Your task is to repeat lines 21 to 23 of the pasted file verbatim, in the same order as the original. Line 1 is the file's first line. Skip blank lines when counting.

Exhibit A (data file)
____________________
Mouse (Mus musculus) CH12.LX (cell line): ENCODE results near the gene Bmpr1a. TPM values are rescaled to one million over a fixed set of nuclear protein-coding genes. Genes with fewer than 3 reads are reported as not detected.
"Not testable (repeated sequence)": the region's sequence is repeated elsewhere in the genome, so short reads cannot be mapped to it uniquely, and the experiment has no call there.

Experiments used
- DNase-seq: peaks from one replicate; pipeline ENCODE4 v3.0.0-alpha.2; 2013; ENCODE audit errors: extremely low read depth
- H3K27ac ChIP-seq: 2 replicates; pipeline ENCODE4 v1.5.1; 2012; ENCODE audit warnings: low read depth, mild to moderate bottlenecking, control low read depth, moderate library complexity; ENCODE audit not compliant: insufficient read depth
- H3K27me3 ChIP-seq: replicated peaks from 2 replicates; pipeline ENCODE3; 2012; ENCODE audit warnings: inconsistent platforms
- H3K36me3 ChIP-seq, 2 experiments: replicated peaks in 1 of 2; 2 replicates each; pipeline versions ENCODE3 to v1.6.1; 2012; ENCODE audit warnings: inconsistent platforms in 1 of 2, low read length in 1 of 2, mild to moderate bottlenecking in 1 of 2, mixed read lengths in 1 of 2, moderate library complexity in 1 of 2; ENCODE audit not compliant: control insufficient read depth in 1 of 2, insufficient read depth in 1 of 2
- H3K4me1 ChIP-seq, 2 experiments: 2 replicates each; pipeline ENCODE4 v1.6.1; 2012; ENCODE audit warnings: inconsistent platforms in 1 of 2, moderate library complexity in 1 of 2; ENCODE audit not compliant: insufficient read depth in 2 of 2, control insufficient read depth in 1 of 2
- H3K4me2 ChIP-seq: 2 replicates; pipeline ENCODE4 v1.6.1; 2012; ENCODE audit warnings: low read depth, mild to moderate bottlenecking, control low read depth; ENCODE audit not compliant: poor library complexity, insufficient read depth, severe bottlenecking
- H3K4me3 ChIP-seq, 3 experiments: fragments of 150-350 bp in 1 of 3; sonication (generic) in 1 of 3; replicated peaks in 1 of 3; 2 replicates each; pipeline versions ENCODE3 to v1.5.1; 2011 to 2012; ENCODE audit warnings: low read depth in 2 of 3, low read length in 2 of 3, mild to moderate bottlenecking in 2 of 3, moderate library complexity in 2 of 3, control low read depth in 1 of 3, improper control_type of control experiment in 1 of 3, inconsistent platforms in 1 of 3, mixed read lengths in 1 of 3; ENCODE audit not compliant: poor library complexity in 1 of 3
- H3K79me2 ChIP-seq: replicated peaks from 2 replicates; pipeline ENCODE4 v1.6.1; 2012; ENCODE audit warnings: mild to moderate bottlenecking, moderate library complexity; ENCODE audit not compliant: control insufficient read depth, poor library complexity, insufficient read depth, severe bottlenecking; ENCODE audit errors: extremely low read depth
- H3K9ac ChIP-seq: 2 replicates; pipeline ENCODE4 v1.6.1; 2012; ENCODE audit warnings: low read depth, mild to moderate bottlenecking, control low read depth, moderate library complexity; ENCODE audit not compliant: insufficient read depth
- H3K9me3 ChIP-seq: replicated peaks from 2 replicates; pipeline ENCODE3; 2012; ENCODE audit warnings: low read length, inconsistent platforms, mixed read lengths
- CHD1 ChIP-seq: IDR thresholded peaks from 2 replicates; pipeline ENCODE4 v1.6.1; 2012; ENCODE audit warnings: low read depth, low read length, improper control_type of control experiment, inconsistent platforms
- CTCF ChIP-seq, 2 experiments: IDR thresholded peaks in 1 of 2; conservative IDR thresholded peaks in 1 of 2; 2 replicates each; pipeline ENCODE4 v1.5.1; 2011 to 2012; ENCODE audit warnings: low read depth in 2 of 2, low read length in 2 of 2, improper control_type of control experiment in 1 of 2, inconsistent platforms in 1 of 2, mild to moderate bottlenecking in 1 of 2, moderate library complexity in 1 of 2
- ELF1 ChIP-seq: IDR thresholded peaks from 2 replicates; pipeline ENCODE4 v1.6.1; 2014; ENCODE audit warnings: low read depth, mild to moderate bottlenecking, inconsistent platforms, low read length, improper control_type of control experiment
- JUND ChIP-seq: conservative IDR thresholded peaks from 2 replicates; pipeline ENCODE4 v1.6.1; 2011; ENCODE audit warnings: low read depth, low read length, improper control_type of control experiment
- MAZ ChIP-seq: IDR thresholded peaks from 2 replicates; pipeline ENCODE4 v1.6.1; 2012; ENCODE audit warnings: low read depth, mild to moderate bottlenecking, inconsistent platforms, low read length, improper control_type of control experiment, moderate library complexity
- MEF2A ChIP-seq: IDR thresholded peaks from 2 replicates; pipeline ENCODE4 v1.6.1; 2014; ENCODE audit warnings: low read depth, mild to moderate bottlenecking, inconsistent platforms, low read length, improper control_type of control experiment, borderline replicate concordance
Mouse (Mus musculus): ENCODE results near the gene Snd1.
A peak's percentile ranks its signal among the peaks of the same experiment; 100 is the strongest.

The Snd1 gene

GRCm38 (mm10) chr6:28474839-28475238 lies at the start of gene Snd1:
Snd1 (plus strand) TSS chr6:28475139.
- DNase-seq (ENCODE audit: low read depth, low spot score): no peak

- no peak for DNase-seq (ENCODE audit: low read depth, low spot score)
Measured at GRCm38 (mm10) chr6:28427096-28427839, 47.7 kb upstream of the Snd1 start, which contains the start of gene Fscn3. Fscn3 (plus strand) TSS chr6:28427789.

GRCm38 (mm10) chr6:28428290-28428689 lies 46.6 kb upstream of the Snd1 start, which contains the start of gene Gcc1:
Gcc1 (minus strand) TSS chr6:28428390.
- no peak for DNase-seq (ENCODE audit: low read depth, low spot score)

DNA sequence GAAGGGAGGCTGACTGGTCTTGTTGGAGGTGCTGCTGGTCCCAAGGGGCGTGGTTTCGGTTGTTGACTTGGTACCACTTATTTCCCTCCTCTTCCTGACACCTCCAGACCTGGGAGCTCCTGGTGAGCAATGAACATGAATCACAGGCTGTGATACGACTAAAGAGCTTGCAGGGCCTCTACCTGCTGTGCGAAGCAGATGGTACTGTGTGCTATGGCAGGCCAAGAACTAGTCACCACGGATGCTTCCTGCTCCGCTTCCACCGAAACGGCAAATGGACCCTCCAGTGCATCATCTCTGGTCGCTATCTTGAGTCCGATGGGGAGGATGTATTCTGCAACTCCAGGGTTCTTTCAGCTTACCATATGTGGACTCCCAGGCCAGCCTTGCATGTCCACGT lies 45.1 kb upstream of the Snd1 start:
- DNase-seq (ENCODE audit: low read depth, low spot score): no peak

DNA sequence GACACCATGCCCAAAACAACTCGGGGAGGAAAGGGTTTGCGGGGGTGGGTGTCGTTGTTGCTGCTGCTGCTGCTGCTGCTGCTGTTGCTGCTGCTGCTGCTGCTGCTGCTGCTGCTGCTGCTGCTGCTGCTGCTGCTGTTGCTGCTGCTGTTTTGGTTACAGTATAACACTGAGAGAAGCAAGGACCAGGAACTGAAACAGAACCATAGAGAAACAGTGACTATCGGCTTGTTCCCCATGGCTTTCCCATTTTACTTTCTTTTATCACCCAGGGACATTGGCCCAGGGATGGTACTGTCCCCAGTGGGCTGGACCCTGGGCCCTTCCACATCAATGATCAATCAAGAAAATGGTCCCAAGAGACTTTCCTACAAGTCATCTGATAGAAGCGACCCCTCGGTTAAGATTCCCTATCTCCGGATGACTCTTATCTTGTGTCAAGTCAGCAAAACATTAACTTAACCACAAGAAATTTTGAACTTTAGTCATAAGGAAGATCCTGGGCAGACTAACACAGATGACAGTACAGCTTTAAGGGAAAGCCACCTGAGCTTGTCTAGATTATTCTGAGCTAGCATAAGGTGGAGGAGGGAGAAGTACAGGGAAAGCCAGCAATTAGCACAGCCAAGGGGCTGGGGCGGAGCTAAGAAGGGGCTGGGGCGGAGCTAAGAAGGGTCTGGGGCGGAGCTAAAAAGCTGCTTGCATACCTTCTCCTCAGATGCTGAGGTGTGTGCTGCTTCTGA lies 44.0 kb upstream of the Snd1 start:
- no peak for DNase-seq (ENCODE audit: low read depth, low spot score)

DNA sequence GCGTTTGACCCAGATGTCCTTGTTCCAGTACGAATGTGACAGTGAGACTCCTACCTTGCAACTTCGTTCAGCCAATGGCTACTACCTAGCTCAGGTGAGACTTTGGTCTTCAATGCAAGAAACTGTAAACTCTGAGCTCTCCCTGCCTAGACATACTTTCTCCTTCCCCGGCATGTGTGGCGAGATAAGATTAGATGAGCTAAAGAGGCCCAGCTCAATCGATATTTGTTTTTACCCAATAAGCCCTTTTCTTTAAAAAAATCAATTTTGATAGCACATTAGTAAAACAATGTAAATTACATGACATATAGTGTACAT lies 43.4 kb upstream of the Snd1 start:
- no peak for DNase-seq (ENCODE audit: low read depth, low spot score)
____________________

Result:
A peak's percentile ranks its signal among the peaks of the same experiment; 100 is the strongest.

The Snd1 gene

GRCm38 (mm10) chr6:28474839-28475238 lies at the start of gene Snd1: